The duke and duchess just sat there, smiling, staring out at the crowd.
The duke of Cambridge made the comment to a former regimental sergeant major, Ray Collister, 56, after the formalities.
McCullough said he warned his friend when Mangum moved in, noting the duke case and her prior stabbing arrest as red flags.
They liked what duke was saying and were willing to look beyond what little they knew of his past.
Later in life, she approached the duke with a proposition: if he paid up, she'd refrain from publishing her memoirs.
To my chagrin, the duke laid his hand on the window and closed it.
He wrote another poem on the death of the duke of Gloucester.
The trees, or most of them, that stand about the banks have grown since the duke saw the water.
It also appeared, that the duke had given him a bond for 600l.
The duke fumbled in an inner pocket, and dropped the memorandum into her hand.
early 12c., "sovereign prince," from Old French duc (12c.) and directly from Latin dux (genitive ducis) "leader, commander," in Late Latin "governor of a province," from ducere "to lead," from PIE *deuk- "to lead" (cf. Old English togian "to pull, drag," Old High German ziohan "to pull," Old English togian "to draw, drag," Middle Welsh dygaf "I draw").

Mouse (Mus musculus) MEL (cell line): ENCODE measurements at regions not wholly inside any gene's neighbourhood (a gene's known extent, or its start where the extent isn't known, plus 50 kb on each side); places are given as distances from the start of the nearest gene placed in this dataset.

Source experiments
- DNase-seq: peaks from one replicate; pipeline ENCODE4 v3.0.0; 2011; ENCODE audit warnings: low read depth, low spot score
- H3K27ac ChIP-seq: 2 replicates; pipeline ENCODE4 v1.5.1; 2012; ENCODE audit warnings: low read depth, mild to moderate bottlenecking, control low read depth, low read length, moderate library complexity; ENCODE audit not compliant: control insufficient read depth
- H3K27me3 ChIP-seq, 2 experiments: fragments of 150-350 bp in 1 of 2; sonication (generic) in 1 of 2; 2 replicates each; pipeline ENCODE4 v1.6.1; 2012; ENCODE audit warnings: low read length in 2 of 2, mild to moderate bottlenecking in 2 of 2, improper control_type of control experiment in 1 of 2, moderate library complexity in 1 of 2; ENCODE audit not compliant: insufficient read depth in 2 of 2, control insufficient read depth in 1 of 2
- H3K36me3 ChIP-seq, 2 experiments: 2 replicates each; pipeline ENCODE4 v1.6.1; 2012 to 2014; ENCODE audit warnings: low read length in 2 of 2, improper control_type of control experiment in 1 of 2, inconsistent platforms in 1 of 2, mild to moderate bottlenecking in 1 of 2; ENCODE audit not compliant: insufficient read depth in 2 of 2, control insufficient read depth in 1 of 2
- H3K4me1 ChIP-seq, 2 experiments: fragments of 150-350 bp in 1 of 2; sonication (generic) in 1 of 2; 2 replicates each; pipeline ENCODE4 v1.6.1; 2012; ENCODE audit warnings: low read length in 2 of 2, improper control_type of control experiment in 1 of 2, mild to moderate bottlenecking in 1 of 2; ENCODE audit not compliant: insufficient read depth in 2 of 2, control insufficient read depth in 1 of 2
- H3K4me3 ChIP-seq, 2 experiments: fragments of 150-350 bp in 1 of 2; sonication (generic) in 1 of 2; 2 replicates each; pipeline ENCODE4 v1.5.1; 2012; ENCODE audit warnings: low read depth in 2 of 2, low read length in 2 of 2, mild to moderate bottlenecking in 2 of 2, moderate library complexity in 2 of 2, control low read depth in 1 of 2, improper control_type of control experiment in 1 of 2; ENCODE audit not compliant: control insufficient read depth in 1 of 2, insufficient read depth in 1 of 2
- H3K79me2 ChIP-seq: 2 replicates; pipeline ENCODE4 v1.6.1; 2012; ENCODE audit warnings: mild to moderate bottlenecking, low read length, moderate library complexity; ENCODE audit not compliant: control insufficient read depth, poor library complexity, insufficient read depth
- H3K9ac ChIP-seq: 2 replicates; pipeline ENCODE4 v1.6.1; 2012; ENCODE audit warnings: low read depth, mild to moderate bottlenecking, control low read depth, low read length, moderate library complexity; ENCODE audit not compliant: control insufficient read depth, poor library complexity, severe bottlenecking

Applied in English to "nobleman of the highest rank" probably first mid-14c., ousting native earl. Also used to translate various European titles (e.g. Russian knyaz).
[perhaps fr Romany dook, ''the hand as read in palmistry, one's fate'']
derived from the Latin dux, meaning "a leader;" Arabic, "a sheik." This word is used to denote the phylarch or chief of a tribe (Gen. 36:15-43; Ex. 15:15; 1 Chr. 1:51-54).